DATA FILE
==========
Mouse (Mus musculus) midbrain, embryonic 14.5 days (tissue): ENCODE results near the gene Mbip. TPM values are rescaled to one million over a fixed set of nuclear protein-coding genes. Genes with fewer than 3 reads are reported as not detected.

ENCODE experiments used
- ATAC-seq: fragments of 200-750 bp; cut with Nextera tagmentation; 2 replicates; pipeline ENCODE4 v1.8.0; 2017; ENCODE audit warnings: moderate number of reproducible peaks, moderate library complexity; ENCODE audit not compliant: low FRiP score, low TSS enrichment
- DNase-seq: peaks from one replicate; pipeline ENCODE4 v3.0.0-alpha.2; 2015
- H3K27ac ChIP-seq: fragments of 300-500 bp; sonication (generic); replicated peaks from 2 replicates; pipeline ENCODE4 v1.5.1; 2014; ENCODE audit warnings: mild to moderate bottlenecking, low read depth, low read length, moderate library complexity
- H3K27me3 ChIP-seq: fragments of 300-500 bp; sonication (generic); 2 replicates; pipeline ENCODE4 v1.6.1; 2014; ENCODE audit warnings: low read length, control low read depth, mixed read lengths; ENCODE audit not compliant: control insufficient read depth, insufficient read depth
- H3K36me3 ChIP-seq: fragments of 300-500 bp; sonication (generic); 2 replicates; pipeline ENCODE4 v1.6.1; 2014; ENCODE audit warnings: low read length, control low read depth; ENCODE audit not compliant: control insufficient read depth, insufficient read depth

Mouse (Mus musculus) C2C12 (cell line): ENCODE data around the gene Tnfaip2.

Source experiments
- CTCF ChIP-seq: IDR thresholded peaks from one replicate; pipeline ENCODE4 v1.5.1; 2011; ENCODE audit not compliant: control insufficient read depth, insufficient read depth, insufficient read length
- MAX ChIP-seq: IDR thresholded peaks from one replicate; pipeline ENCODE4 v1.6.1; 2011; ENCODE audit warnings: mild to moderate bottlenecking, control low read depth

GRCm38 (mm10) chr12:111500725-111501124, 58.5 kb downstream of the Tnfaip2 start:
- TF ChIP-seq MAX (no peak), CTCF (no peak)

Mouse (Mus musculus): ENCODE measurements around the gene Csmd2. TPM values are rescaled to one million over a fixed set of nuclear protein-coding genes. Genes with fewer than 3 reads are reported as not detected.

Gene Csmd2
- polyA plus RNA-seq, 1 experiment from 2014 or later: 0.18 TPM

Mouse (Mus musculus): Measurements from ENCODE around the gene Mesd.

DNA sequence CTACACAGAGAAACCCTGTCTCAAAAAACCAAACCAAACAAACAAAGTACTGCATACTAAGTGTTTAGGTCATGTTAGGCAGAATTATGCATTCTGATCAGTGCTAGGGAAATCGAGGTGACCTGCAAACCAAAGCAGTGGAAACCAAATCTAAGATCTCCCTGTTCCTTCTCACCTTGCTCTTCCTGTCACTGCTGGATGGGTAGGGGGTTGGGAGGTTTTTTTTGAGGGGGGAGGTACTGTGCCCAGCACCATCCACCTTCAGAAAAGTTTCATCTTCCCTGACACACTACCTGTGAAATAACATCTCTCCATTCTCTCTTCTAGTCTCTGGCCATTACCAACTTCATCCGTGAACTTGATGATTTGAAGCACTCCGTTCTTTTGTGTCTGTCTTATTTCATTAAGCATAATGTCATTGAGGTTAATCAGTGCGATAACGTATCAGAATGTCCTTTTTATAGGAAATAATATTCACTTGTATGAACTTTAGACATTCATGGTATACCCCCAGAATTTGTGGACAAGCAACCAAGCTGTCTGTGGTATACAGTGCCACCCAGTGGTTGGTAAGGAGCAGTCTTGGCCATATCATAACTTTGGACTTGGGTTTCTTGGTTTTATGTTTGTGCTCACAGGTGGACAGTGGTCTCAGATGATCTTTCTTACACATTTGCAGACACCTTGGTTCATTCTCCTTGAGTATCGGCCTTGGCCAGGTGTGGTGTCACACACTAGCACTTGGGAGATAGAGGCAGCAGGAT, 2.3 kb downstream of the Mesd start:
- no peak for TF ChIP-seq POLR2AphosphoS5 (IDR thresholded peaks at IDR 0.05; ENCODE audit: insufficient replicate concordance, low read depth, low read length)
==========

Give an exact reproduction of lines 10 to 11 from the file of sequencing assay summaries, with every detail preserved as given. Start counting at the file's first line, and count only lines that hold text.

- CTCF ChIP-seq: IDR thresholded peaks from one replicate; pipeline ENCODE4 v1.5.1; 2011; ENCODE audit not compliant: control insufficient read depth, insufficient read depth, insufficient read length
- MAX ChIP-seq: IDR thresholded peaks from one replicate; pipeline ENCODE4 v1.6.1; 2011; ENCODE audit warnings: mild to moderate bottlenecking, control low read depth